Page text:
Massachusetts Sen. Elizabeth Warren published an op-ed in the New York Times on Friday about corporate crime. She argues that systematic corporate fraud often goes unpunished not because we lack the laws and resources to address it but because executive-branch appointees running organizations like the Securities and Exchange Commission are simply not aggressive enough. It’s an interesting subject in these Big Short, Bernie Sanders times. But I’m having trouble remembering anything Warren said about it because her column sounds like it was written in 10 minutes using a bag of Progressive Political Rhetoric Clichés that someone left in a closet at the MoveOn office in late 2008.
There are at least 11 political-speech clichés in the 905 words of Warren’s article:
- “Federal agencies caught big companies breaking the law and let them off the hook with barely a slap on the wrist.”
- “Companies paid meager fines.”
- “The failure undermines the foundations of this great country.”
- “A C.E.O. who engineers the theft of billions of dollars.”
- “The Education Management Corporation saddled [students] with huge debts.”
- “EDMC kept right on raking in money.”
- “The government can boot companies out of those programs.”
- “Thousands of Americans were rotting in prison.”
- “Strong leaders have pushed agencies to forge ahead.”
- “To choose who will fight on the front lines.”
I’m obviously not the first person to complain that public speakers overuse some words and phrases. In fact, I just found a few of the words I highlighted from Warren’s column—fighting, forging, and undermining foundations—specifically satirized in a New Yorker article about political clichés published in 1952. As it happens, another piece of criticism from that era—George Orwell’s 1946 essay “Politics and the English Language”—has the best explanation I’ve seen for why this kind of bad writing happens and why it’s more than just an aesthetic problem:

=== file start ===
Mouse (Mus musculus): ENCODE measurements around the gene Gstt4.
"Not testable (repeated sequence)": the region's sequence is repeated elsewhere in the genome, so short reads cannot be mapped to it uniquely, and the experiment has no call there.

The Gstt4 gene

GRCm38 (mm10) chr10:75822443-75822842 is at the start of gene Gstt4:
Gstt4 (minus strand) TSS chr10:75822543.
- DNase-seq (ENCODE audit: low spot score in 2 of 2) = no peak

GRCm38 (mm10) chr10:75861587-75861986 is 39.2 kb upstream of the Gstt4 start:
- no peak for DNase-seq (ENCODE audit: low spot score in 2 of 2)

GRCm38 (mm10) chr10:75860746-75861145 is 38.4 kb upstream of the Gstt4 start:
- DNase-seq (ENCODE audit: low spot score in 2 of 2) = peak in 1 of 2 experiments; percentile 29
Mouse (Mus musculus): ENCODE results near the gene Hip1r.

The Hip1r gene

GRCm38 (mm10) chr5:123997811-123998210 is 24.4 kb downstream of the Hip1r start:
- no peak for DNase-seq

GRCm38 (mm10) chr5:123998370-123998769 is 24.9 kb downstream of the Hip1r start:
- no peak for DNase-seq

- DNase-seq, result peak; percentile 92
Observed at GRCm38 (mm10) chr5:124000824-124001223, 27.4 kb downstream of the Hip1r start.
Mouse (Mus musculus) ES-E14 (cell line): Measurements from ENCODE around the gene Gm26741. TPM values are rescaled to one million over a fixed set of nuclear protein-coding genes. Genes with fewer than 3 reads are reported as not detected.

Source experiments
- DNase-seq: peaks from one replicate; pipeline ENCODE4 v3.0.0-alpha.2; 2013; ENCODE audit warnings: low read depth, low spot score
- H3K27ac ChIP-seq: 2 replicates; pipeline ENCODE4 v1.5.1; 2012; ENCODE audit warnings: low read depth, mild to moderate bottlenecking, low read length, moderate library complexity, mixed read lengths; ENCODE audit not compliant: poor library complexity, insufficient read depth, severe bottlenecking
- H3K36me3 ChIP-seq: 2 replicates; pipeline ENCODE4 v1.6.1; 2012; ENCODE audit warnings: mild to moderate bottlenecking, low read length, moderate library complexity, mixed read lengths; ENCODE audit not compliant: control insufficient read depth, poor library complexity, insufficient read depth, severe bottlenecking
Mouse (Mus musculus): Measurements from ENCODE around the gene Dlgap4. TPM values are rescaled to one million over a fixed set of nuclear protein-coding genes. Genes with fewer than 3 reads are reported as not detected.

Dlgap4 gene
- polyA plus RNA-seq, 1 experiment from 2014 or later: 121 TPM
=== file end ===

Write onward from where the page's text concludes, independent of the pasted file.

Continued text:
… modern writing at its worst does not consist in picking out words for the sake of their meaning and inventing images in order to make the meaning clearer. It consists in gumming together long strips of words which have already been set in order by someone else, and making the results presentable by sheer humbug. The attraction of this way of writing is that it is easy. … By using stale metaphors, similes, and idioms, you save much mental effort, at the cost of leaving your meaning vague, not only for your reader but for yourself.
Novelty is important in writing. The brain ignores what it’s seen or heard before. That’s why writers use new constructions and surprising details—to wake readers up by slapping them in the face like Zachary Quinto slapped the little kid in The Slap, the poorly reviewed 2015 NBC miniseries about a guy who slapped a little kid. Elizabeth Warren didn’t make the mental effort necessary to write about corporate criminality in a surprising or detailed way for the Times on Friday, and in doing so failed to convey her interest in a subject of urgent importance to the readers who might help her do something about it. Her language is an inadvertent signal to ignore her message. You might even say she let us off the hook.